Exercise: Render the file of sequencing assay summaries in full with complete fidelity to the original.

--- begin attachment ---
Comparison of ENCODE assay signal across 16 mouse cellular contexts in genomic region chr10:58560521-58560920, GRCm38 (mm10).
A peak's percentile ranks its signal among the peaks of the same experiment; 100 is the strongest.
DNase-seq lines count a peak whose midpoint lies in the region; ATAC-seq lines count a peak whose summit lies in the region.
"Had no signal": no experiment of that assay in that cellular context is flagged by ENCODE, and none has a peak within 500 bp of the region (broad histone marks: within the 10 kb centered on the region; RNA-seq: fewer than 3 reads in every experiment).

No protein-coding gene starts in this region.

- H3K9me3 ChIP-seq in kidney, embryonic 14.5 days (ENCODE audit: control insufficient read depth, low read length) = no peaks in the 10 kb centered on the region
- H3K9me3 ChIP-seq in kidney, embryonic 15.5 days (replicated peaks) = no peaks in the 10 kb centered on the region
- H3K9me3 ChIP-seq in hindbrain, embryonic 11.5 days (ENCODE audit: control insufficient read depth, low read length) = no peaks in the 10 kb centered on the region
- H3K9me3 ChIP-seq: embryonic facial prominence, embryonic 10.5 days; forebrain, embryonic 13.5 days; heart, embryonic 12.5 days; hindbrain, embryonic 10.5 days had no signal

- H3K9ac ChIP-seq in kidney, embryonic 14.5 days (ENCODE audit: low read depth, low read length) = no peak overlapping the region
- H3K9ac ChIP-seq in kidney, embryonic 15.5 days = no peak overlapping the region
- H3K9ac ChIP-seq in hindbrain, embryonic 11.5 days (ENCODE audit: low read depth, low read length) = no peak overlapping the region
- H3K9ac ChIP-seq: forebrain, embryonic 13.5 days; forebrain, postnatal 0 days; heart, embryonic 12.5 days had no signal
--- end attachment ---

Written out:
Comparison of ENCODE assay signal across 16 mouse cellular contexts in genomic region chr10:58560521-58560920, GRCm38 (mm10).
A peak's percentile ranks its signal among the peaks of the same experiment; 100 is the strongest.
DNase-seq lines count a peak whose midpoint lies in the region; ATAC-seq lines count a peak whose summit lies in the region.
"Had no signal": no experiment of that assay in that cellular context is flagged by ENCODE, and none has a peak within 500 bp of the region (broad histone marks: within the 10 kb centered on the region; RNA-seq: fewer than 3 reads in every experiment).

No protein-coding gene starts in this region.

- H3K9me3 ChIP-seq in kidney, embryonic 14.5 days (ENCODE audit: control insufficient read depth, low read length) = no peaks in the 10 kb centered on the region
- H3K9me3 ChIP-seq in kidney, embryonic 15.5 days (replicated peaks) = no peaks in the 10 kb centered on the region
- H3K9me3 ChIP-seq in hindbrain, embryonic 11.5 days (ENCODE audit: control insufficient read depth, low read length) = no peaks in the 10 kb centered on the region
- H3K9me3 ChIP-seq: embryonic facial prominence, embryonic 10.5 days; forebrain, embryonic 13.5 days; heart, embryonic 12.5 days; hindbrain, embryonic 10.5 days had no signal

- H3K9ac ChIP-seq in kidney, embryonic 14.5 days (ENCODE audit: low read depth, low read length) = no peak overlapping the region
- H3K9ac ChIP-seq in kidney, embryonic 15.5 days = no peak overlapping the region
- H3K9ac ChIP-seq in hindbrain, embryonic 11.5 days (ENCODE audit: low read depth, low read length) = no peak overlapping the region
- H3K9ac ChIP-seq: forebrain, embryonic 13.5 days; forebrain, postnatal 0 days; heart, embryonic 12.5 days had no signal